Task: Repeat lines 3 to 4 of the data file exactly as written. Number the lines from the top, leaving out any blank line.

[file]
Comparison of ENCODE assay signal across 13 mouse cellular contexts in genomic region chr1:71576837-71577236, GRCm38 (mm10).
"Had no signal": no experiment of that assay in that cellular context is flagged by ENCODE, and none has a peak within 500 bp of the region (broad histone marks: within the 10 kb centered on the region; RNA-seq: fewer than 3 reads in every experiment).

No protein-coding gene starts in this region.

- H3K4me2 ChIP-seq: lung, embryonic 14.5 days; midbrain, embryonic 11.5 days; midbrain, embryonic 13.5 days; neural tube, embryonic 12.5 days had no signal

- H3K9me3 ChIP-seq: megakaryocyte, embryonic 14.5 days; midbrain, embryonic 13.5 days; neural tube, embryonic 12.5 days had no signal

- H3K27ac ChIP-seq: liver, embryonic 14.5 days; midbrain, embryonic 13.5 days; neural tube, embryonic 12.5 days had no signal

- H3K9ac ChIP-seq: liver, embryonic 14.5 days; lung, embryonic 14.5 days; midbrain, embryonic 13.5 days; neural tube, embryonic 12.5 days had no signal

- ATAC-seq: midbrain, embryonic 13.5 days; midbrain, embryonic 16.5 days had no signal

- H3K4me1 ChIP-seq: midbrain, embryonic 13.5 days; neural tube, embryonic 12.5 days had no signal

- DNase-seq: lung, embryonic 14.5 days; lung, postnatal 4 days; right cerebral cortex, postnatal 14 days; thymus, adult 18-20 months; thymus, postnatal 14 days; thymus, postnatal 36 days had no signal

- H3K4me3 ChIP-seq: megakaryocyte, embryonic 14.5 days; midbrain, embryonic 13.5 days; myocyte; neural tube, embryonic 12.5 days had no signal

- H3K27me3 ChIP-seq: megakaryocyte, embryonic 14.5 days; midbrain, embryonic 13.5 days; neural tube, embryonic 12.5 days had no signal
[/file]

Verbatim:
No protein-coding gene starts in this region.

- H3K4me2 ChIP-seq: lung, embryonic 14.5 days; midbrain, embryonic 11.5 days; midbrain, embryonic 13.5 days; neural tube, embryonic 12.5 days had no signal